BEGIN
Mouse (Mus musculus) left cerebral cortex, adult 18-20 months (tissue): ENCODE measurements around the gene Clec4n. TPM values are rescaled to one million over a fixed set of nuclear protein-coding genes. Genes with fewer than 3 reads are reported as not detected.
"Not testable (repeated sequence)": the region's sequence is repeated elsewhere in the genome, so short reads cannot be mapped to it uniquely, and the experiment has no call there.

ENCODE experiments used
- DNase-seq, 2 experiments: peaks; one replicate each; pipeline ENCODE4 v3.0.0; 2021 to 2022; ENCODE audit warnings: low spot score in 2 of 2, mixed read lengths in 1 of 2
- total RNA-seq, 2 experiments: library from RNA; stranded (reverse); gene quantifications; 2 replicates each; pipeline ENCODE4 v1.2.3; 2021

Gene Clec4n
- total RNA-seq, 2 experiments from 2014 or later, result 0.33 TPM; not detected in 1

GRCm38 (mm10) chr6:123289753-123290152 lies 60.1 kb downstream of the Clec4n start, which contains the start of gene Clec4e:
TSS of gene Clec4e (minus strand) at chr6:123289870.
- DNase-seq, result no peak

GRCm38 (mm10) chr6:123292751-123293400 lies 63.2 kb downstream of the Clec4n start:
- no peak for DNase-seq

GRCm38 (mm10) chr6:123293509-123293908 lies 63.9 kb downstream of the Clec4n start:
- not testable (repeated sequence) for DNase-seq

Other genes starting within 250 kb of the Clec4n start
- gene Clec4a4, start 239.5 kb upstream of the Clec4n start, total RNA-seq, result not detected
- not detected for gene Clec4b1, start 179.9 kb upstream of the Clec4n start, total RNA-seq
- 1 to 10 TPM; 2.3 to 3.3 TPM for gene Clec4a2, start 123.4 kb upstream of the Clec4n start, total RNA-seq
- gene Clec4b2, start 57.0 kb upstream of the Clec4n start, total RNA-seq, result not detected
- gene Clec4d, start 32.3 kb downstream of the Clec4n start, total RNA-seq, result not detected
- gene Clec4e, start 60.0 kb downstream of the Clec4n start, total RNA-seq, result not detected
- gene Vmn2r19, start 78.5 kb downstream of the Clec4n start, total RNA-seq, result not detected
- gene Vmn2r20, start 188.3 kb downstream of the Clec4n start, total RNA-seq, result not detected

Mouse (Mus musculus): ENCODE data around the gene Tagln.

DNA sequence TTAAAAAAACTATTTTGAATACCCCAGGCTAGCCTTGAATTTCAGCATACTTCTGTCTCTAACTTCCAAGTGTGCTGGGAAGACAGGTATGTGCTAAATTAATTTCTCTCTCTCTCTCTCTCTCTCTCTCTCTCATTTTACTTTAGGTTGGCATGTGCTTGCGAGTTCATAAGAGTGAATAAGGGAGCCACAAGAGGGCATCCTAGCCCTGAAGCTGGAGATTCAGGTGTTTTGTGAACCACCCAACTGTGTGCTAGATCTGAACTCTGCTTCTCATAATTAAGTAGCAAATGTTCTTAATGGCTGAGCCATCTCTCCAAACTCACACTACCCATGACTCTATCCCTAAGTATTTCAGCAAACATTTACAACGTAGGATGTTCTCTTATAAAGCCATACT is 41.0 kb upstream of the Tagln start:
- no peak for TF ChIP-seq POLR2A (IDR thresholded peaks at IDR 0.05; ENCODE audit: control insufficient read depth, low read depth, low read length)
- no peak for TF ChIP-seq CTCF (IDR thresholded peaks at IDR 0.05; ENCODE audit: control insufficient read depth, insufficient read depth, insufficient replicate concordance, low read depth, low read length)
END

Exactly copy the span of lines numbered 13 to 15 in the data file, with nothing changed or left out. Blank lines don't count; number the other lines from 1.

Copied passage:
GRCm38 (mm10) chr6:123293509-123293908 lies 63.9 kb downstream of the Clec4n start:
- not testable (repeated sequence) for DNase-seq

Other genes starting within 250 kb of the Clec4n start